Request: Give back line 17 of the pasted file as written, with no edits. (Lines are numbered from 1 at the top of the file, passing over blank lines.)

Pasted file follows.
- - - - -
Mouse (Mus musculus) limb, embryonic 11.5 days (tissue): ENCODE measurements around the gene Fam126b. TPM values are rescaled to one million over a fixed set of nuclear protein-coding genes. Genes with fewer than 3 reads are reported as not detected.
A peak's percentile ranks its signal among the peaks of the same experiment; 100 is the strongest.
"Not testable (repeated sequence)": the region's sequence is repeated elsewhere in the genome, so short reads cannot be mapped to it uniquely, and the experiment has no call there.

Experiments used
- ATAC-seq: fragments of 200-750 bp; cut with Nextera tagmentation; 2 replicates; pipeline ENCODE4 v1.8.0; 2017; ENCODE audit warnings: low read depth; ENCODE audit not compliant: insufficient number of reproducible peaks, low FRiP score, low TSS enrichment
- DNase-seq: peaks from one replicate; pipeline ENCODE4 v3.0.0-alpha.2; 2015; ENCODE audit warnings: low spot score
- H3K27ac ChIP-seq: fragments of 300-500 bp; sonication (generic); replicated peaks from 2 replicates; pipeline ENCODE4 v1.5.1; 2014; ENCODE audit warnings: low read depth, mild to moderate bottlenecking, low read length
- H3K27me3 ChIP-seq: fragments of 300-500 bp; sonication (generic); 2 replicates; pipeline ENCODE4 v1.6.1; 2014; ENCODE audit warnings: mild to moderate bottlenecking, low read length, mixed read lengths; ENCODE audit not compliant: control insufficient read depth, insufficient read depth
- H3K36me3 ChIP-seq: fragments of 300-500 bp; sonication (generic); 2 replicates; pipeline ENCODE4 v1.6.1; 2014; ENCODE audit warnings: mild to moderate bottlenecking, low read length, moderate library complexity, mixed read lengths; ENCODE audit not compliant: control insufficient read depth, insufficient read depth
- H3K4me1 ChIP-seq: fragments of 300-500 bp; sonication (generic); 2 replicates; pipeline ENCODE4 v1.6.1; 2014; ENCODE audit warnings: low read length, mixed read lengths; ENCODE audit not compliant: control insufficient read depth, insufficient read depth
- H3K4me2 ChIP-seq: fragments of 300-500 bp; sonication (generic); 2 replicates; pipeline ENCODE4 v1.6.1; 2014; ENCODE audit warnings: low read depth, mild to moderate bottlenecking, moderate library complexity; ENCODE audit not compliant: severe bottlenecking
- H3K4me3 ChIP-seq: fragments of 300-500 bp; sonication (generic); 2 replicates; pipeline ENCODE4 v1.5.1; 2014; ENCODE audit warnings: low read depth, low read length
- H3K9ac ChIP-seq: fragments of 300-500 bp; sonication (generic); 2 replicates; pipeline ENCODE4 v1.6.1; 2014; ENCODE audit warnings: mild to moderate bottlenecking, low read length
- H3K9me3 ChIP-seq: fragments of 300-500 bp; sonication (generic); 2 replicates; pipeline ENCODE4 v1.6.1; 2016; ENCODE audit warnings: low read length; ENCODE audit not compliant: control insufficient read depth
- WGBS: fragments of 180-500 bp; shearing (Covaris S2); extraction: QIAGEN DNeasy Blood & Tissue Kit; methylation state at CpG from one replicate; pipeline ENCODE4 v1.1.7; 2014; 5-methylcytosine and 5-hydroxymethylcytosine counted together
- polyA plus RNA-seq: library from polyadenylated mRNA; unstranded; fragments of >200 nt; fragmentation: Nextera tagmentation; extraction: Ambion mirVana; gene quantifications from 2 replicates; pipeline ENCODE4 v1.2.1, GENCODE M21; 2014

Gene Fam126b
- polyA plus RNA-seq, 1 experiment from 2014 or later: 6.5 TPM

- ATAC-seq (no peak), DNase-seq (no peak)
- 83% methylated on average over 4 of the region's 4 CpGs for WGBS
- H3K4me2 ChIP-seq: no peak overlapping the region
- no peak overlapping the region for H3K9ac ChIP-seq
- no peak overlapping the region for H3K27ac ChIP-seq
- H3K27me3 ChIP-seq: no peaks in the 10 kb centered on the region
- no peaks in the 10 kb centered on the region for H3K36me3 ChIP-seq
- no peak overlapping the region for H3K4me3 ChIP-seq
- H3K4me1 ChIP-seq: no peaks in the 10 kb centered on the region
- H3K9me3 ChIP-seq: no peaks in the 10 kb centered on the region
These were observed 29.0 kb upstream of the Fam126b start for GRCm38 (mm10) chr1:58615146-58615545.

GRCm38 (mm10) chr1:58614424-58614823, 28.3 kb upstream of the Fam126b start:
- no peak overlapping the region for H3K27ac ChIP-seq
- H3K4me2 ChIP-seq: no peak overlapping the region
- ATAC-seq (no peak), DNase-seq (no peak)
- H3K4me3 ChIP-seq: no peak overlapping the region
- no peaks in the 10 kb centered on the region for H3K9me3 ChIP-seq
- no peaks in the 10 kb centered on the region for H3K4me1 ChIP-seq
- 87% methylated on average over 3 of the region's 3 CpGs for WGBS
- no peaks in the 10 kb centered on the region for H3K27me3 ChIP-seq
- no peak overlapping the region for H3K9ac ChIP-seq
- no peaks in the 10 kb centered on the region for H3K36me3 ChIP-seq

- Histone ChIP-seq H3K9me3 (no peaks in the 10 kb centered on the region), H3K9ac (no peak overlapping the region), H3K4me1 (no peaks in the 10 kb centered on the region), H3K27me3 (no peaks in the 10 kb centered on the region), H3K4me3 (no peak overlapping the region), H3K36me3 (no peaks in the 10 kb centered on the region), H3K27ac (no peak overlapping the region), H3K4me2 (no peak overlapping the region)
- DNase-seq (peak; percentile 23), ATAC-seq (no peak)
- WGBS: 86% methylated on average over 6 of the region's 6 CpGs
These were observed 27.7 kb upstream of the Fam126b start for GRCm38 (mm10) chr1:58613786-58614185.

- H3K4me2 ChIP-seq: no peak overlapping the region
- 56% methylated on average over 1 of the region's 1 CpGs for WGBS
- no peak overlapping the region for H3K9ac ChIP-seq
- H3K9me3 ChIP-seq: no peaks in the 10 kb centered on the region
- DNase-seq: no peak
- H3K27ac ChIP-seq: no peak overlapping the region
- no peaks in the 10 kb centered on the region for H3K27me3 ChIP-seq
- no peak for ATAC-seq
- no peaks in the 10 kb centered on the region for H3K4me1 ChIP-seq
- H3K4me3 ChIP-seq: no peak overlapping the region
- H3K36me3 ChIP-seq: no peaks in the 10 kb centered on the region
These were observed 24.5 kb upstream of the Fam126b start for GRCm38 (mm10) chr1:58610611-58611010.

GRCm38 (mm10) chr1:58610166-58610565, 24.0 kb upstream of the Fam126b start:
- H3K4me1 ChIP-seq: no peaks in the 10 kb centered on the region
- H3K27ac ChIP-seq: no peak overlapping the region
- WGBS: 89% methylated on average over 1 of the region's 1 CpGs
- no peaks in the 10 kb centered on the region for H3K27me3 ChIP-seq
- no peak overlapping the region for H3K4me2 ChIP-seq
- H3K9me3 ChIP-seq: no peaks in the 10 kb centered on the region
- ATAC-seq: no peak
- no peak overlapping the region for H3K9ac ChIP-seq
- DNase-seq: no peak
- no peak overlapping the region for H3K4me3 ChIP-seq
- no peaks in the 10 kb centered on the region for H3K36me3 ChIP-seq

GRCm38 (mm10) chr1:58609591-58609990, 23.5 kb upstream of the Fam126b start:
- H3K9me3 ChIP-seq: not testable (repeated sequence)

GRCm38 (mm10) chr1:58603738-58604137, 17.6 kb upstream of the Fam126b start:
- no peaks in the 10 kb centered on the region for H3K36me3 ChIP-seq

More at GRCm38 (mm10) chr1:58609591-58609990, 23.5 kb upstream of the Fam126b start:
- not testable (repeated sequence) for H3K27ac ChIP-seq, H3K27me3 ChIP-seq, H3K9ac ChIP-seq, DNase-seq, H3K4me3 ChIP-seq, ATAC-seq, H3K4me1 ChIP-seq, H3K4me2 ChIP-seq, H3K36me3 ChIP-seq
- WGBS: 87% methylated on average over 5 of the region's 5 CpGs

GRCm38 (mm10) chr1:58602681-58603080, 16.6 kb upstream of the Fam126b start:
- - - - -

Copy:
Gene Fam126b